Pride in serving in Minnesota’s National Guard

June 2, 2022 (COTTAGE GROVE, Minn.) — “The Minnesota National Guard was the first organization where I felt comfortable enough to come out,” said Army Capt. Forrest Jennings, the basic branch recruiter, an armor officer, and advisor for the Minnesota National Guard’s LGBTQ+ diversity and inclusion council.

Jennings began his service in Edmond, Oklahoma as a cadet through Reserve Officers’ Training Corps in 2009, under the policy known as ‘don’t ask, don’t tell.’ He also served with the Oregon National Guard before coming to Minnesota.

“Now that we have a Diversity and Inclusion Council, it shows how far we’ve come as an organization to including and valuing our LGBTQ+ members of our force,” said Jennings.

Jennings believes much work still needs to be done in both the Guard and the state. “Just the other day, I was walking home with my boyfriend; we were celebrating his birthday,” he said. “Somebody rolled down the window and yelled the F-slur at us. It always strikes me when something like this happens because the same individual who yelled, if they had seen me walking in uniform, probably would have bought me coffee or thanked me for my service.”

One way the Minnesota National Guard is supporting the diverse communities and educating allies is through eight special emphasis councils. The councils aid in building a more diverse and inclusive force that represents the communities where members live, work and serve.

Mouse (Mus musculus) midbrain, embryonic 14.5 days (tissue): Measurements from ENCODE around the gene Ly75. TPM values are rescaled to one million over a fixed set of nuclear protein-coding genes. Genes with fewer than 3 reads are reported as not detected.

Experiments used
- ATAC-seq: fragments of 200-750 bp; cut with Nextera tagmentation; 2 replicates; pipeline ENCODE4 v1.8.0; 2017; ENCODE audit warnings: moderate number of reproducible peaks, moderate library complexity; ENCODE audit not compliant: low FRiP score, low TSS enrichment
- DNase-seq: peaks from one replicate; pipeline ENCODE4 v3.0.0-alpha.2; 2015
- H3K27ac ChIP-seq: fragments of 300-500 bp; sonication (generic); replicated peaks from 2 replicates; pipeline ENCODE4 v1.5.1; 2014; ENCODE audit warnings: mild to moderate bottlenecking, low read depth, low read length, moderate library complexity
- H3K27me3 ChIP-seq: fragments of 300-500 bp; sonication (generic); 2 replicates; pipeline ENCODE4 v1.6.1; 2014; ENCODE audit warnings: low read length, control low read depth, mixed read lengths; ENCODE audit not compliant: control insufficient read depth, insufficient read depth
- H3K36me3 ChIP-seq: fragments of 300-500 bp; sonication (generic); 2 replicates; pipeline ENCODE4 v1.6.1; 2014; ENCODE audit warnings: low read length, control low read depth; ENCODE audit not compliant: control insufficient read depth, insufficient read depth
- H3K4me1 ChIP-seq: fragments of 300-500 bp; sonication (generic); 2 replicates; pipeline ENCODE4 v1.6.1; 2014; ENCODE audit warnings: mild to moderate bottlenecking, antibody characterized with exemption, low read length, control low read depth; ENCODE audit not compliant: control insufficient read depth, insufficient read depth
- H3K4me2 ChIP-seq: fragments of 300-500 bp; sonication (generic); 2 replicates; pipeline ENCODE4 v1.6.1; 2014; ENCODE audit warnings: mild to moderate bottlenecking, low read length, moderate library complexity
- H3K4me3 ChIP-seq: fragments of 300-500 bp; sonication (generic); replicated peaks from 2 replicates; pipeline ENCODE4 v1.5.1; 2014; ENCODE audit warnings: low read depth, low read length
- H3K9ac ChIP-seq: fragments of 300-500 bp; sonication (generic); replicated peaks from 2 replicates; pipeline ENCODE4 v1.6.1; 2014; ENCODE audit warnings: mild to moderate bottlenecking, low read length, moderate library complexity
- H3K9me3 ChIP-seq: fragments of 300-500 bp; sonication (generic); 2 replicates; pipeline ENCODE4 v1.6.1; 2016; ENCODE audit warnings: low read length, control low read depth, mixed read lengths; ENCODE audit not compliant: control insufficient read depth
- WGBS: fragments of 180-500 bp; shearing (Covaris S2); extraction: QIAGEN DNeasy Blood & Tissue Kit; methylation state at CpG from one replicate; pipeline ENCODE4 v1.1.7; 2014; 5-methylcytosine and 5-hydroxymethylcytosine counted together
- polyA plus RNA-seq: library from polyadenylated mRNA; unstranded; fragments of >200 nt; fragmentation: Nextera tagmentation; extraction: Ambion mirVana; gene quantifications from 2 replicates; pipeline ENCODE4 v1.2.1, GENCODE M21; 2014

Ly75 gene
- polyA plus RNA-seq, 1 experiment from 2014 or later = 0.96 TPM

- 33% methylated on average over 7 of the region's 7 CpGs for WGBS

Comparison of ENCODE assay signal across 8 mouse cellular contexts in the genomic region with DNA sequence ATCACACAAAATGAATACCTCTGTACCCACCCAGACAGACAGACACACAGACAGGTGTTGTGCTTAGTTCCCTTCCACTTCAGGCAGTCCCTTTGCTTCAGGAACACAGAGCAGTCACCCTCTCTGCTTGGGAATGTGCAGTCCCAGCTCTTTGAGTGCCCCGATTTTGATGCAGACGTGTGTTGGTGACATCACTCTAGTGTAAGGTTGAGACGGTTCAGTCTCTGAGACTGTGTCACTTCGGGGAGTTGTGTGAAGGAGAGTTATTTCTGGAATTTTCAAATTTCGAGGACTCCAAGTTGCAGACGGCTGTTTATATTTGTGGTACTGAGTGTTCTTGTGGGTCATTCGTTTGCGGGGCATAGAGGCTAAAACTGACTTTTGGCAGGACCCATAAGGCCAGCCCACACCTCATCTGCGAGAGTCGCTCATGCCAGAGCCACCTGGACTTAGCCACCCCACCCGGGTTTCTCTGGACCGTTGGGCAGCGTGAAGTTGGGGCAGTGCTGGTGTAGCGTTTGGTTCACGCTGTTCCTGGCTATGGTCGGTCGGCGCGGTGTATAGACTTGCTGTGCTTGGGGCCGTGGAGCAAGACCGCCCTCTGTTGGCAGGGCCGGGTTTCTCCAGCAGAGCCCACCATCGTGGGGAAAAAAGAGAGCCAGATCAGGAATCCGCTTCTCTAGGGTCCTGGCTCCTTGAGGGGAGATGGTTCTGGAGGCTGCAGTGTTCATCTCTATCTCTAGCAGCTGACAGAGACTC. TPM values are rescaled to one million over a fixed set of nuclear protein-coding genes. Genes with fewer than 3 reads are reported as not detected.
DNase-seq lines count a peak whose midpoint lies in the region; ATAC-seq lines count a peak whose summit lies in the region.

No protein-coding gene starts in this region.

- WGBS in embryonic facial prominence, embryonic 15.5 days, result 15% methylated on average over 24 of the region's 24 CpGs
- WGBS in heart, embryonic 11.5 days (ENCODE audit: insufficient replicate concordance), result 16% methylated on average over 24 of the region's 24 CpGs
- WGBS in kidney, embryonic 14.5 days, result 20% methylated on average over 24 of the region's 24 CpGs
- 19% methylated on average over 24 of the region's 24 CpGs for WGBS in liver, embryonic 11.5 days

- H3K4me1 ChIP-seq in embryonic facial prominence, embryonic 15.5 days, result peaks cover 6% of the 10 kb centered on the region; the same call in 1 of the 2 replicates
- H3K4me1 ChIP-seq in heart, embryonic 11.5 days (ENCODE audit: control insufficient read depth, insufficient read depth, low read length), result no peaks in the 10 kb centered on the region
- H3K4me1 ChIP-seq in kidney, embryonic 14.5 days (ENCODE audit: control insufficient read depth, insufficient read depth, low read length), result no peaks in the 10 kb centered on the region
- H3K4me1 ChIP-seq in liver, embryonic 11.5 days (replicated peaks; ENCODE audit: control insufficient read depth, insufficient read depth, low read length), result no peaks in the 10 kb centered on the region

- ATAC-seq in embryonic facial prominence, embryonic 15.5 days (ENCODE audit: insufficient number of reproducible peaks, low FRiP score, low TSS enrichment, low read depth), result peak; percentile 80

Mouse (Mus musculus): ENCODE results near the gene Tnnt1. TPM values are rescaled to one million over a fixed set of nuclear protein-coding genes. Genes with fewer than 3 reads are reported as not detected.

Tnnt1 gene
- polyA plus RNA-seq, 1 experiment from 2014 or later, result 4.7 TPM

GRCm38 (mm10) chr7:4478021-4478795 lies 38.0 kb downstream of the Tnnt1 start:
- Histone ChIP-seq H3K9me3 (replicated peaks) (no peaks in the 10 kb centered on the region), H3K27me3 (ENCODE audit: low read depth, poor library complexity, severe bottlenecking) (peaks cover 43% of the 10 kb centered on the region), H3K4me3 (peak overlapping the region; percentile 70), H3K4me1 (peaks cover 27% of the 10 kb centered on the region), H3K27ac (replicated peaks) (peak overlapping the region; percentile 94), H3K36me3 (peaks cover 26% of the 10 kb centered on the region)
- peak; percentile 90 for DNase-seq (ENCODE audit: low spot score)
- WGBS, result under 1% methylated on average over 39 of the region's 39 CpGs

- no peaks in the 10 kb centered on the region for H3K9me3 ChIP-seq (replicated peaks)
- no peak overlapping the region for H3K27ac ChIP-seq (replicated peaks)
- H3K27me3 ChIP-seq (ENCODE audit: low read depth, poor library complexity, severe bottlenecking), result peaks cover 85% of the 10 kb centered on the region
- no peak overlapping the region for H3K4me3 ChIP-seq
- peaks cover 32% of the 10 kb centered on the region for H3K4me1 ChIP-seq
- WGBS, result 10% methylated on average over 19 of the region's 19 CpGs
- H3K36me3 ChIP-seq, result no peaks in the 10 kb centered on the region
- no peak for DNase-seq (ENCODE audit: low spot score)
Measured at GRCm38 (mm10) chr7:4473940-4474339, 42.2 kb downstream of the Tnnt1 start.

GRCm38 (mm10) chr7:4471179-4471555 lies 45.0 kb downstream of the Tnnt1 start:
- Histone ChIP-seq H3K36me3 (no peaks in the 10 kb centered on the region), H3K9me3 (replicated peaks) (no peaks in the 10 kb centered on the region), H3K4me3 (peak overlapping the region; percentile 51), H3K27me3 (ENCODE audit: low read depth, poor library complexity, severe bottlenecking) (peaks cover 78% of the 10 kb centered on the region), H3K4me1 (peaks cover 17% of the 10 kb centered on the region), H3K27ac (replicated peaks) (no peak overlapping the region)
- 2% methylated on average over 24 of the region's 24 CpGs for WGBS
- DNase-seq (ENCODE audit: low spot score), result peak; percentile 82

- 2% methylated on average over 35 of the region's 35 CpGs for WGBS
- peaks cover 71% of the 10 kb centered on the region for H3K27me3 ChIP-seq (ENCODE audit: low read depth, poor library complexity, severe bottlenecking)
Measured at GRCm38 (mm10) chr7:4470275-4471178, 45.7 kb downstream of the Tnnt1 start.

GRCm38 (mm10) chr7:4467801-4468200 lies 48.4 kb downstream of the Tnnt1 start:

“Our goal is to ensure that all Soldiers and Airmen get the tools and support they need to reach their full potential,” said Army Capt. Nic Wiswell, the special emphasis program manager. “How can you lead someone you don’t know? As leaders, we need to know our service members, their backgrounds, their struggles, their dreams, their families, their goals for the future.”

Wiswell believes that knowing the culture, race, gender, and religious backgrounds of service members is important to understanding who they are to create and sustain an inclusive organization.

“What really changed for me and helped me feel comfortable coming out is that I had mentioned it to a few people, and they reacted positively and just in a normal way,” said Jennings. “The junior leaders were supportive of me, and that’s what I’m hoping will happen for more and more individuals in the Minnesota National Guard.”

The LGBTQ+ council serves as a forum for Soldiers, Airmen, and allies to discuss issues and experiences unique to their lives and bring up concerns to senior leaders within the organization, facilitating shared understanding and camaraderie.

“We hope that every LGBTQ+ member of the Minnesota National Guard feels they are valued, safe and secure,” said Jennings. “They can be exactly the person they want to be and be supported by their leaders and by their peers.”

Sgt. Mahsima Alkamooneh
Minnesota National Guard Public Affairs